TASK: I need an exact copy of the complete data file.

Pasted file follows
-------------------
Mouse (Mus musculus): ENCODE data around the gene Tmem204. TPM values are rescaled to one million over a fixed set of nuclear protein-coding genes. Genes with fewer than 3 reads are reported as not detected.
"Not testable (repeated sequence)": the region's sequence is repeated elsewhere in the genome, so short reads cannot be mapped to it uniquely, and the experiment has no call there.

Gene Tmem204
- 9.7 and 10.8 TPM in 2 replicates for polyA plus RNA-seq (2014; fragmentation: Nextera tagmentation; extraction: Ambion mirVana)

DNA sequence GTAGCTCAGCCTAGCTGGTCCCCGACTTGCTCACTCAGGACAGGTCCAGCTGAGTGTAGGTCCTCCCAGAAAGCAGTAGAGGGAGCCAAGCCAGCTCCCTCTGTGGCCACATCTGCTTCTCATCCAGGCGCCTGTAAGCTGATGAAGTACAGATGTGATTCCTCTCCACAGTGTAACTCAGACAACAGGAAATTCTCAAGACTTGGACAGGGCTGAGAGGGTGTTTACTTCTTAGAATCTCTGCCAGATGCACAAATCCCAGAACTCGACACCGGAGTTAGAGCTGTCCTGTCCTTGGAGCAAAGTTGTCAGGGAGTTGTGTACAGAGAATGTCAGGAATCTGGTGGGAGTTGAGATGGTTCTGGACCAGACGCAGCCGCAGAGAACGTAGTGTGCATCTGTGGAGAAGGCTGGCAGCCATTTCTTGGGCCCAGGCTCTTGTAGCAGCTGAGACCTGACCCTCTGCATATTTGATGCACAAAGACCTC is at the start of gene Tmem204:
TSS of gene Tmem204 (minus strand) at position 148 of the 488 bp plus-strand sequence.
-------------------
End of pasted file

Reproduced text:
Mouse (Mus musculus): ENCODE data around the gene Tmem204. TPM values are rescaled to one million over a fixed set of nuclear protein-coding genes. Genes with fewer than 3 reads are reported as not detected.
"Not testable (repeated sequence)": the region's sequence is repeated elsewhere in the genome, so short reads cannot be mapped to it uniquely, and the experiment has no call there.

Gene Tmem204
- 9.7 and 10.8 TPM in 2 replicates for polyA plus RNA-seq (2014; fragmentation: Nextera tagmentation; extraction: Ambion mirVana)

DNA sequence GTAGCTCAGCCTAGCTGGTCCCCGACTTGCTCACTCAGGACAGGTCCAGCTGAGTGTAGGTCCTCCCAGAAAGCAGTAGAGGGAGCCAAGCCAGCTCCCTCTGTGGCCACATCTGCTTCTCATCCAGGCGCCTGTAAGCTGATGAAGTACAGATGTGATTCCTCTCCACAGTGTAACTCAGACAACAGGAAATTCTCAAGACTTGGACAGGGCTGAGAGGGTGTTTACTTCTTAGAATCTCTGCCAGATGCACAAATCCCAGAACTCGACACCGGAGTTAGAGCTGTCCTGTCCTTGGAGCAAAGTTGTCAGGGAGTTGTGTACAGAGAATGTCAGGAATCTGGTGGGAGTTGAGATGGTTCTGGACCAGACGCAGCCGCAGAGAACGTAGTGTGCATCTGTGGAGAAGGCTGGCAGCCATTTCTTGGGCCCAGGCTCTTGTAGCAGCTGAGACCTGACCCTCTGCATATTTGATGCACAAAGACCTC is at the start of gene Tmem204:
TSS of gene Tmem204 (minus strand) at position 148 of the 488 bp plus-strand sequence.